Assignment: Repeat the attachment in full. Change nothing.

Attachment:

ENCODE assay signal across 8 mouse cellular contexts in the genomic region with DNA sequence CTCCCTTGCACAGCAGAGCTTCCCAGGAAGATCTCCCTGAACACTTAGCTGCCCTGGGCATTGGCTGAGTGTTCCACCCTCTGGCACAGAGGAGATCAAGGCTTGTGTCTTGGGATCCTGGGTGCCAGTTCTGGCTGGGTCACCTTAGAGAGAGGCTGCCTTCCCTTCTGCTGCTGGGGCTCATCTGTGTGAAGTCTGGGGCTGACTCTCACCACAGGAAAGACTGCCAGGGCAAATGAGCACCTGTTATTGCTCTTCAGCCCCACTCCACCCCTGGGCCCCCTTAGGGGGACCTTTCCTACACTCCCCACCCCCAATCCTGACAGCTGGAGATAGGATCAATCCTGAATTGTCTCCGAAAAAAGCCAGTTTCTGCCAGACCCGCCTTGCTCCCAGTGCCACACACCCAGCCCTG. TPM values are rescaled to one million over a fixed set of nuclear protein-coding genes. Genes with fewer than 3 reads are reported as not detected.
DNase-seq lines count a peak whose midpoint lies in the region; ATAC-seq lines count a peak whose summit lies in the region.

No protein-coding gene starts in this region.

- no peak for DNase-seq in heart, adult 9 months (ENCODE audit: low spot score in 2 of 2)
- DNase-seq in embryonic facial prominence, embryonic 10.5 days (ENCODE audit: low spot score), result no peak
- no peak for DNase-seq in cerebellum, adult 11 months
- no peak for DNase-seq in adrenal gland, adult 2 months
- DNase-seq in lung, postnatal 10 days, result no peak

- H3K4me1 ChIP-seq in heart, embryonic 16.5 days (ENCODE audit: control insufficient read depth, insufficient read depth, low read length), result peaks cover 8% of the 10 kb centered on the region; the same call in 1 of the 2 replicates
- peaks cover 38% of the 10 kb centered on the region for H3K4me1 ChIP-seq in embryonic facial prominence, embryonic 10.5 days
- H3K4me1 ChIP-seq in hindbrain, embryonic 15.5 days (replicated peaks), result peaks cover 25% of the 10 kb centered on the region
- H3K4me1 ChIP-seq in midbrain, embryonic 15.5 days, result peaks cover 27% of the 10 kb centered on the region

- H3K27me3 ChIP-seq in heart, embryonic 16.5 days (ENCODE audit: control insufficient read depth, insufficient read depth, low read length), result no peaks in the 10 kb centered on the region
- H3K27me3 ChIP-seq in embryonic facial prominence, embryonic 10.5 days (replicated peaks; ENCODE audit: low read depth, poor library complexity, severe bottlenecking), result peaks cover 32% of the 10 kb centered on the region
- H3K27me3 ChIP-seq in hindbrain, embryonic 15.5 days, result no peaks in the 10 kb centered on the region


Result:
ENCODE assay signal across 8 mouse cellular contexts in the genomic region with DNA sequence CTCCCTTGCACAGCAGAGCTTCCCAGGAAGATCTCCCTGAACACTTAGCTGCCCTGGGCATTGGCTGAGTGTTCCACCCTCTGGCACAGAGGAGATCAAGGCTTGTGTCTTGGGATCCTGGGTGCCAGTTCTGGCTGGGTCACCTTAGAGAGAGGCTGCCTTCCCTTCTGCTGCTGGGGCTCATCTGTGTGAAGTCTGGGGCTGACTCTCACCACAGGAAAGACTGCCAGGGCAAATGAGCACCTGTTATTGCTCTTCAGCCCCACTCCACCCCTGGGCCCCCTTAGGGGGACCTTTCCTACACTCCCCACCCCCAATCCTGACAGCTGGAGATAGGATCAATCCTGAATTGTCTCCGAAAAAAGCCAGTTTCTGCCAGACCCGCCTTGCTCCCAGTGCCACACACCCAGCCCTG. TPM values are rescaled to one million over a fixed set of nuclear protein-coding genes. Genes with fewer than 3 reads are reported as not detected.
DNase-seq lines count a peak whose midpoint lies in the region; ATAC-seq lines count a peak whose summit lies in the region.

No protein-coding gene starts in this region.

- no peak for DNase-seq in heart, adult 9 months (ENCODE audit: low spot score in 2 of 2)
- DNase-seq in embryonic facial prominence, embryonic 10.5 days (ENCODE audit: low spot score), result no peak
- no peak for DNase-seq in cerebellum, adult 11 months
- no peak for DNase-seq in adrenal gland, adult 2 months
- DNase-seq in lung, postnatal 10 days, result no peak

- H3K4me1 ChIP-seq in heart, embryonic 16.5 days (ENCODE audit: control insufficient read depth, insufficient read depth, low read length), result peaks cover 8% of the 10 kb centered on the region; the same call in 1 of the 2 replicates
- peaks cover 38% of the 10 kb centered on the region for H3K4me1 ChIP-seq in embryonic facial prominence, embryonic 10.5 days
- H3K4me1 ChIP-seq in hindbrain, embryonic 15.5 days (replicated peaks), result peaks cover 25% of the 10 kb centered on the region
- H3K4me1 ChIP-seq in midbrain, embryonic 15.5 days, result peaks cover 27% of the 10 kb centered on the region

- H3K27me3 ChIP-seq in heart, embryonic 16.5 days (ENCODE audit: control insufficient read depth, insufficient read depth, low read length), result no peaks in the 10 kb centered on the region
- H3K27me3 ChIP-seq in embryonic facial prominence, embryonic 10.5 days (replicated peaks; ENCODE audit: low read depth, poor library complexity, severe bottlenecking), result peaks cover 32% of the 10 kb centered on the region
- H3K27me3 ChIP-seq in hindbrain, embryonic 15.5 days, result no peaks in the 10 kb centered on the region